Low-doses of fenofibrate and dipyridamole have pleiotropic renoprotective actions in diabetic rats. This study investigated their combined effect relative to their individual treatments and lisinopril in rats with diabetic nephropathy. Streptozotocin (55mg/kg, i.p., once)-administered diabetic rats were allowed for 10 weeks to develop nephropathy. Diabetic rats after 10 weeks developed nephropathy with discernible renal structural and functional changes as assessed in terms of increase in kidney weight to body weight ratio (KW/BW), and elevations of serum creatinine, urea and uric acid, which accompanied with elevated serum triglycerides and decreased high-density lipoproteins. Hematoxylin–eosin, periodic acid Schiff and Masson trichrome staining confirmed renal pathological changes in diabetic rats that included glomerular capsular wall distortion, mesangial cell expansion, glomerular microvascular condensation, tubular damage and degeneration and fibrosis. Low-dose fenofibrate (30mg/kg, p.o., 4 weeks) and low-dose dipyridamole (20mg/kg, p.o., 4 weeks) treatment either alone or in combination considerably reduced renal structural and functional abnormalities in diabetic rats, but without affecting the elevated glucose level. Fenofibrate, but not dipyridamole, significantly prevented the lipid alteration and importantly the uric acid elevation in diabetic rats. Lisinopril (5mg/kg, p.o., 4 weeks, reference compound), prevented the hyperglycemia, lipid alteration and development of diabetic nephropathy. Lipid alteration and uric acid elevation, besides hyperglycemia, could play key roles in the development of nephropathy. Low-doses of fenofibrate and dipyridamole treatment either alone or in combination markedly prevented the diabetes-induced nephropathy. Their combination was as effective as to their individual treatment, but not superior in preventing the development of diabetic nephropathy.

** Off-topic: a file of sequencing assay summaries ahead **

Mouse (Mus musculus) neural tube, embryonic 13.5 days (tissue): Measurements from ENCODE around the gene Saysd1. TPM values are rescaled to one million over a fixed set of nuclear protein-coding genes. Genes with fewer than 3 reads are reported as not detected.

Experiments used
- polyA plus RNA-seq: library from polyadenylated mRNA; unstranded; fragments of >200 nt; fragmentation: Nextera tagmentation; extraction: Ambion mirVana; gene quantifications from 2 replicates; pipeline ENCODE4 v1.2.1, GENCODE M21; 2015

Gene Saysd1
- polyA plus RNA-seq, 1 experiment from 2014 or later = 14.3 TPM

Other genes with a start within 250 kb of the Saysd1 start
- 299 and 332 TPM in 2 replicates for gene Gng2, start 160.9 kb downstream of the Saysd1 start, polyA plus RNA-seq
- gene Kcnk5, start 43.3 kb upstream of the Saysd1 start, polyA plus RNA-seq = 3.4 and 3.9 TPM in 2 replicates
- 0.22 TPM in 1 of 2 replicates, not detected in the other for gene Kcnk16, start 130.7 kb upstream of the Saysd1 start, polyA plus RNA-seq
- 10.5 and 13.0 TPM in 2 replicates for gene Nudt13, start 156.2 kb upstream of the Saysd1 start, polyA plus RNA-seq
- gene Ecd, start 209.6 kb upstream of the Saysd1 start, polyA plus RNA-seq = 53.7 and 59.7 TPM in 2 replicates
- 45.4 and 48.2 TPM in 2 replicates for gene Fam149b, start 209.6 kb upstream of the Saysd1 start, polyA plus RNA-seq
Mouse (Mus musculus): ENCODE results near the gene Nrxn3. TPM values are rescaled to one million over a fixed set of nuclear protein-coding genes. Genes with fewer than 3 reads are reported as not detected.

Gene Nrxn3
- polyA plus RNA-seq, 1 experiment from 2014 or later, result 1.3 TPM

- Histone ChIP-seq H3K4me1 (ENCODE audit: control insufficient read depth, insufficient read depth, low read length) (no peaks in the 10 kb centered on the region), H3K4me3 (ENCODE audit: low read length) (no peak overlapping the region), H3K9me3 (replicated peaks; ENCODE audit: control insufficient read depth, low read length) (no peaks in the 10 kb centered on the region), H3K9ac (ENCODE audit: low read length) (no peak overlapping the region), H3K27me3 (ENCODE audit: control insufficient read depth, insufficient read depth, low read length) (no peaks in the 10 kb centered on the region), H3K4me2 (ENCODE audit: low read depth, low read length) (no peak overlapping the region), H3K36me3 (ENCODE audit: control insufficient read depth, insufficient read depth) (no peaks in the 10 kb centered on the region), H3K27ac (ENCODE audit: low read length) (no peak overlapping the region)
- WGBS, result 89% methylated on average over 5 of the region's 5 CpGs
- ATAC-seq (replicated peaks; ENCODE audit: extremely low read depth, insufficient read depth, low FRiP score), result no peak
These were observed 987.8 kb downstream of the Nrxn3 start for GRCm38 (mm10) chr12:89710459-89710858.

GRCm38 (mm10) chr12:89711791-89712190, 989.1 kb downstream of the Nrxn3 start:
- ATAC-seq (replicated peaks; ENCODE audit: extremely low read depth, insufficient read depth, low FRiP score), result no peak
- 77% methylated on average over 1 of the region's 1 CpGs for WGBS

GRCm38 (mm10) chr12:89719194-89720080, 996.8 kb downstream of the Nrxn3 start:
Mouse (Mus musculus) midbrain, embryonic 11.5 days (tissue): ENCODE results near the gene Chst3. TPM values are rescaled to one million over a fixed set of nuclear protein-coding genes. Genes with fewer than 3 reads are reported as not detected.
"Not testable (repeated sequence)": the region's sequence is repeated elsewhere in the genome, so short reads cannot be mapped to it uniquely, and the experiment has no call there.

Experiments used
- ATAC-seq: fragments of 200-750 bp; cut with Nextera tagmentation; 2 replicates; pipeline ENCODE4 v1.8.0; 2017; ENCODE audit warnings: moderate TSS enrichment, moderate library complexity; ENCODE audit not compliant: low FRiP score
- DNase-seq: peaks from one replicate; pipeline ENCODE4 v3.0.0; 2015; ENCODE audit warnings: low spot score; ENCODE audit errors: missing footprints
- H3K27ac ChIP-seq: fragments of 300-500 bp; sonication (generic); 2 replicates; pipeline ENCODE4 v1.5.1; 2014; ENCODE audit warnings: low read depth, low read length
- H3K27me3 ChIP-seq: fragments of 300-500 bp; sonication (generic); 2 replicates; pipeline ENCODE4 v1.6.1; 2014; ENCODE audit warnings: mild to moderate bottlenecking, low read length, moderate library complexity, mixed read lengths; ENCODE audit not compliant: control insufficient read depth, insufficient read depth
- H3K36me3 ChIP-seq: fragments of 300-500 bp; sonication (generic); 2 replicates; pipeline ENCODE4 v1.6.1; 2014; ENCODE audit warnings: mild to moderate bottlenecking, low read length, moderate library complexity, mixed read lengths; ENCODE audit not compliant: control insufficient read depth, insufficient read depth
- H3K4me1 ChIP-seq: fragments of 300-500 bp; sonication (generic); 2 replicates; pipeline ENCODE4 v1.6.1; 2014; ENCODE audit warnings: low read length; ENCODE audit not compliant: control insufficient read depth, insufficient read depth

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      PubDate: 2014-10-12T13:10:52Z
       
  • Identification of up- and down-regulated proteins in doxorubicin-resistant
           uterine cancer cells: Reticulocalbin-1 plays a key role in the development
           of doxorubicin-associated resistance
    • Abstract: Publication date: December 2014
      Source:Pharmacological Research, Volume 90
      Author(s): Eugenie Wong Soon May , Szu-Ting Lin , Chi-Chen Lin , Jo-Fan Chang , Eric Hung , Yi-Wen Lo , Li-Hsun Lin , Ren-Yu Hu , Chi-Lun Feng , Dai-Ying Lin , Shine-Bei Wu , Wen-Chi Lee , Kevin W. Lyu , Hsiu-Chuan Chou , Hong-Lin Chan
      Drug resistance is a frequent cause of failure in cancer chemotherapy treatments. In this study, a pair of uterine sarcoma cancer lines, MES-SA, and doxorubicin-resistant partners, MES-SA/DxR-2μM cells and MES-SA/DxR-8μM cells, as a model system to investigate resistance-dependent proteome alterations and to identify potential therapeutic targets. We used two-dimensional differential gel electrophoresis (2D-DIGE) and matrix-assisted laser desorption ionization time-of-flight mass spectrometry (MALDI-TOF MS) to perform this research and the results revealed that doxorubicin-resistance altered the expression of 208 proteins in which 129 identified proteins showed dose-dependent manners in response to the levels of resistance. Further studies have used RNA interference, H2A.X phosphorylation assay, cell viability analysis, and analysis of apoptosis against reticulocalbin-1 (RCN1) proteins, to prove its potency on the formation of doxorubicin resistance as well as the attenuation of doxorubicin-associated DNA double strand breakage. To sum up, our results provide useful diagnostic markers and therapeutic candidates such as RCN1 for the treatment of doxorubicin-resistant uterine cancer.
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      PubDate: 2014-10-12T13:10:52Z
       
  • Des-Arg9-bradykinin causes kinin B1 receptor mediated
           endothelium-independent contractions in endotoxin-treated porcine coronary